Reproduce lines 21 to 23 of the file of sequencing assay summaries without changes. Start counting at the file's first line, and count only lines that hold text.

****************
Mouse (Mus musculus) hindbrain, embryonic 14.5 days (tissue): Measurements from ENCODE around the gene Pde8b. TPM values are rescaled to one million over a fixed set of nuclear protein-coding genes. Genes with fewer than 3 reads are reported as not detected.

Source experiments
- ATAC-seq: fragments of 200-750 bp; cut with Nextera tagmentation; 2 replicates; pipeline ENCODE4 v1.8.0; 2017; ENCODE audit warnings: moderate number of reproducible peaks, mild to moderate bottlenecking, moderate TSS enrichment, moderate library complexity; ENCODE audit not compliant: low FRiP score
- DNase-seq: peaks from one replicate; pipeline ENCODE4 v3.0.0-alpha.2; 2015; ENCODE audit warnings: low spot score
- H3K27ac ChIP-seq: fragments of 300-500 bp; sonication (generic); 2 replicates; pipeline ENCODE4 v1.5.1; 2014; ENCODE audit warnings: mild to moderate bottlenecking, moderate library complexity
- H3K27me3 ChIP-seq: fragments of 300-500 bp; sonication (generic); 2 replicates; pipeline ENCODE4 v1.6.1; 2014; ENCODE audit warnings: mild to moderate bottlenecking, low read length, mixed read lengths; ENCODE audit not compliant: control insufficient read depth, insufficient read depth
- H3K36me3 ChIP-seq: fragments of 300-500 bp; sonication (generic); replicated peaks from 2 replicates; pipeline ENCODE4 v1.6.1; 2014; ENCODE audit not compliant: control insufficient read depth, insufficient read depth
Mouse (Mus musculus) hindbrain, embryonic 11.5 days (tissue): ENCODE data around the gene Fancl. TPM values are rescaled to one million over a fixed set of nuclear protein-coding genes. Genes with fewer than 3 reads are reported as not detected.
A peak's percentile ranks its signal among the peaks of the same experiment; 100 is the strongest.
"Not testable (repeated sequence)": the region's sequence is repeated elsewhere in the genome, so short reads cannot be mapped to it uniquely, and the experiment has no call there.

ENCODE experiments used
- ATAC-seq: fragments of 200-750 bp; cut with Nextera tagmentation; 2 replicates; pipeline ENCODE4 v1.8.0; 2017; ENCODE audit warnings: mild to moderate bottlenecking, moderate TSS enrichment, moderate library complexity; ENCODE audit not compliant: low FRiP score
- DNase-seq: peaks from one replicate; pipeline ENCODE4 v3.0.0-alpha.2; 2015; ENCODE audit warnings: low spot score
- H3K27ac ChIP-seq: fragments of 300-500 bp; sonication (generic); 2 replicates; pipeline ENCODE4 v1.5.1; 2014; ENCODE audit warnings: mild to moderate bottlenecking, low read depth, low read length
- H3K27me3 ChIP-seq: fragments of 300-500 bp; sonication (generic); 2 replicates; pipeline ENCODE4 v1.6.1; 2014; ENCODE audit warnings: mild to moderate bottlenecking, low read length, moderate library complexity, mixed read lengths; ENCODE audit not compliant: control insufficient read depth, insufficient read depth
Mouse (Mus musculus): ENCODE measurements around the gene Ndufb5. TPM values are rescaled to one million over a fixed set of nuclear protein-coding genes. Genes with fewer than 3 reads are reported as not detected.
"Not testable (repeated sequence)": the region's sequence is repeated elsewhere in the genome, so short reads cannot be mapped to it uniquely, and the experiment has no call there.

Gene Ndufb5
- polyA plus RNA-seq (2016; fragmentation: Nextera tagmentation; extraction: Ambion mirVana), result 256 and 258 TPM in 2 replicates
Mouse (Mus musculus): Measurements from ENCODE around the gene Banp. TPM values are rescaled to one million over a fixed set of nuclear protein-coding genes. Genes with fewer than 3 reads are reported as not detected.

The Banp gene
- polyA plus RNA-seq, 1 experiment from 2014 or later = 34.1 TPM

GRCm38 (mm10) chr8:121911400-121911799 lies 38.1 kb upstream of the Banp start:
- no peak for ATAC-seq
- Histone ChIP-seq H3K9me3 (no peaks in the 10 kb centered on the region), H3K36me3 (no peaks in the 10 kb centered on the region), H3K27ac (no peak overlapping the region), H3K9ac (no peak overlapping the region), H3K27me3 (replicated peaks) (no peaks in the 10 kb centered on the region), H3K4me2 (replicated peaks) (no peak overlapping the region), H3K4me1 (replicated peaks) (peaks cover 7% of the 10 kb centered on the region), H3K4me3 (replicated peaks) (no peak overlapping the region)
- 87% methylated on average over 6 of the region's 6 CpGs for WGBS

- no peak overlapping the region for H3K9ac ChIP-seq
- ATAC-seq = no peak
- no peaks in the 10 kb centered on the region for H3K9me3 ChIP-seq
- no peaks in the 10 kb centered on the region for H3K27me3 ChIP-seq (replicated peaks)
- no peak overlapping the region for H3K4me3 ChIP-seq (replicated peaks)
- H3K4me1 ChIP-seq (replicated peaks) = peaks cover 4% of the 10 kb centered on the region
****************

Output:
The Banp gene
- polyA plus RNA-seq, 1 experiment from 2014 or later = 34.1 TPM

GRCm38 (mm10) chr8:121911400-121911799 lies 38.1 kb upstream of the Banp start: